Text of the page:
Yes, the brewer’s yeast can be stored in the freezer and the frozen brewer’s yeast has a longer shelf life than its counterparts. It can be stored in a plastic freezer bag or air-tight container in the freezer for years but we recommend you to use the brewer’s yeast within 6 months to enjoy its best quality. In the freezer, most food can stay safe indefinitely but risk losing the properties that make the foods enjoyable, such as texture, flavor, and hydration (4).

Other FAQs about Yeast which you may be interested in.

Can you bake bread with nutritional yeast?

Can I use yeast instead of baking powder?

Is unopened brewer’s yeast safe to use after “best by date?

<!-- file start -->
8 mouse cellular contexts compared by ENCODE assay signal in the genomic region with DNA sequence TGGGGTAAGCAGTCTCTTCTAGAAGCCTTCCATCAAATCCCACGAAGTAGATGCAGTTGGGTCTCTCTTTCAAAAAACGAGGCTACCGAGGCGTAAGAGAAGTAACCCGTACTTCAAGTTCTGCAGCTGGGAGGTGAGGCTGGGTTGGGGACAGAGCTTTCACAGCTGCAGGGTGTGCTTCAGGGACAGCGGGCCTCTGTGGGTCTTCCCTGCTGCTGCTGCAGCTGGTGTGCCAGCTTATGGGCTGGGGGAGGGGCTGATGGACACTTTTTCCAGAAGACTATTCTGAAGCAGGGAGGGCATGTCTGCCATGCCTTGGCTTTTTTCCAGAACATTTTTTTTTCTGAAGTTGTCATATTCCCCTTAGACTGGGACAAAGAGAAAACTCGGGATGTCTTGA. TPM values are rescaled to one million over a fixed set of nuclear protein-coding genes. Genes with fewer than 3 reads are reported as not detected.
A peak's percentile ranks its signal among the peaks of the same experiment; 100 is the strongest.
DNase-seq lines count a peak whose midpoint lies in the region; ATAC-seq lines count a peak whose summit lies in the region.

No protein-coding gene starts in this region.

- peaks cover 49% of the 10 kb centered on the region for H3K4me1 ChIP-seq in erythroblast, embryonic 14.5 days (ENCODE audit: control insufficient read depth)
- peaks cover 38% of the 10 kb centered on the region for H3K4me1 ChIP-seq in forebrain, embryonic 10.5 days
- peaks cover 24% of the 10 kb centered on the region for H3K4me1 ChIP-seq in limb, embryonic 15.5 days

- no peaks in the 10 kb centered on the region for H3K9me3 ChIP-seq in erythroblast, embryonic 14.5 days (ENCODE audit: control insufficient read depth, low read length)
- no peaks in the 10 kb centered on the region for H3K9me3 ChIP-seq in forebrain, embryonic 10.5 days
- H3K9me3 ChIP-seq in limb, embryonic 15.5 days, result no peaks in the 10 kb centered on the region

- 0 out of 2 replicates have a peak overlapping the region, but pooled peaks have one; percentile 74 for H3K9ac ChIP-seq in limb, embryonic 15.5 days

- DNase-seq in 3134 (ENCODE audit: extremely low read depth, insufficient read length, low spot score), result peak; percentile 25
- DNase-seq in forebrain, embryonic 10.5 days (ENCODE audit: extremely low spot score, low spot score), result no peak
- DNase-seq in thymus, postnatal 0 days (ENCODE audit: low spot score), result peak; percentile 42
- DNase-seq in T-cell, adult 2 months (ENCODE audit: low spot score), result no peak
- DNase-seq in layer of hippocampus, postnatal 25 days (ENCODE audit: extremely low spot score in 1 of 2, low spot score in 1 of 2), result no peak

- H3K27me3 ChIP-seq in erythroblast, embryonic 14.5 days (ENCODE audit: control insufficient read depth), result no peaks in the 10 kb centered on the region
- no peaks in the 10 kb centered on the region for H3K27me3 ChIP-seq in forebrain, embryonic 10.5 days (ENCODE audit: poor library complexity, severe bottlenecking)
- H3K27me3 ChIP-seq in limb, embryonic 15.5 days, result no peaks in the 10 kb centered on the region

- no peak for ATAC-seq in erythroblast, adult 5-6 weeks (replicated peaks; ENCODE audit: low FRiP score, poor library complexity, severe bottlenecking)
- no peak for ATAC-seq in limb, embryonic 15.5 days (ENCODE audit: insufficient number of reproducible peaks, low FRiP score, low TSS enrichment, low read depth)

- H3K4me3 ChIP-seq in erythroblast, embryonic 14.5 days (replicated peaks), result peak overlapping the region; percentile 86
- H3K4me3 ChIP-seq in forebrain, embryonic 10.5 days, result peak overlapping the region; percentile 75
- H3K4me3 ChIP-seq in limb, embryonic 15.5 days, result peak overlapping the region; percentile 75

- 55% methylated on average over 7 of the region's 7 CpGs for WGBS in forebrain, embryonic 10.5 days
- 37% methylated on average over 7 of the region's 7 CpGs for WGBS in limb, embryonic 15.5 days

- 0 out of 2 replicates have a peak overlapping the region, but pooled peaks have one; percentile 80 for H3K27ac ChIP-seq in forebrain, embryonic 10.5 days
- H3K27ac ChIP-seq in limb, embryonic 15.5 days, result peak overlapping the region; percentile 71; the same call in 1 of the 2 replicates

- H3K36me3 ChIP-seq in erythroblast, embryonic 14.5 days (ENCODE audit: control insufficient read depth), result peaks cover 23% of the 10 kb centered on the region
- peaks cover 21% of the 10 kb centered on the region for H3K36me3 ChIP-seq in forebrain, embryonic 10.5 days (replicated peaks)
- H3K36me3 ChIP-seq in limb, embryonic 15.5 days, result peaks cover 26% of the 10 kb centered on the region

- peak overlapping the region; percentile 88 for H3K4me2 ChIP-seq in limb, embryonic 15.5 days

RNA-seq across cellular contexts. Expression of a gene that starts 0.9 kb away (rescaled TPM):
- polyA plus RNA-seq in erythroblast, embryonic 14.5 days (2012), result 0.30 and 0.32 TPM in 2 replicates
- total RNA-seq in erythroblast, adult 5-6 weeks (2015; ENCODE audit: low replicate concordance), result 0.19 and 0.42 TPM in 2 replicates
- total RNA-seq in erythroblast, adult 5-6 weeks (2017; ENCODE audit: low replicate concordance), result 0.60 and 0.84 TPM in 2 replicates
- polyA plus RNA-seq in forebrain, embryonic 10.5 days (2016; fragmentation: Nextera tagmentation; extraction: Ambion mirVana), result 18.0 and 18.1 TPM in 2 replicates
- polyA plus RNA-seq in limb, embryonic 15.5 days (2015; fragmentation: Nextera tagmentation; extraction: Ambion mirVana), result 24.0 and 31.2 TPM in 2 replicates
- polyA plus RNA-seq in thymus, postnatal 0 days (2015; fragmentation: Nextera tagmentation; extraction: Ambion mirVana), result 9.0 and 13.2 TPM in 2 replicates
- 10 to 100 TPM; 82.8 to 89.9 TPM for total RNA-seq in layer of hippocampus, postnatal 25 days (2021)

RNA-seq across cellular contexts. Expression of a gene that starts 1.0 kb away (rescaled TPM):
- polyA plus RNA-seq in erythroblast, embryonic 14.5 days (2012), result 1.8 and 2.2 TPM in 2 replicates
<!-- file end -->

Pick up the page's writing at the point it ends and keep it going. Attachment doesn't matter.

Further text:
There must be written the “best by” or “best before date” written on the package off the yeast, but you should always keep one thing in mind that the “best before” or the “best by” dates are mainly focused on the quality rather than the safety. Thus you will get the best quality of the yeast within the “best by” or “best before date” but you can still use the unopened, properly stored dry yeast even after some time from this date (6). 

Many canned and boxed products are safe to eat long after the date on the container and the shelf life of refrigerated and frozen foods can be extended if they are handled properly. Once a perishable item is frozen, it doesn’t matter if the date expires — foods kept frozen continuously are safe indefinitely, though the quality slowly deteriorates over time (5).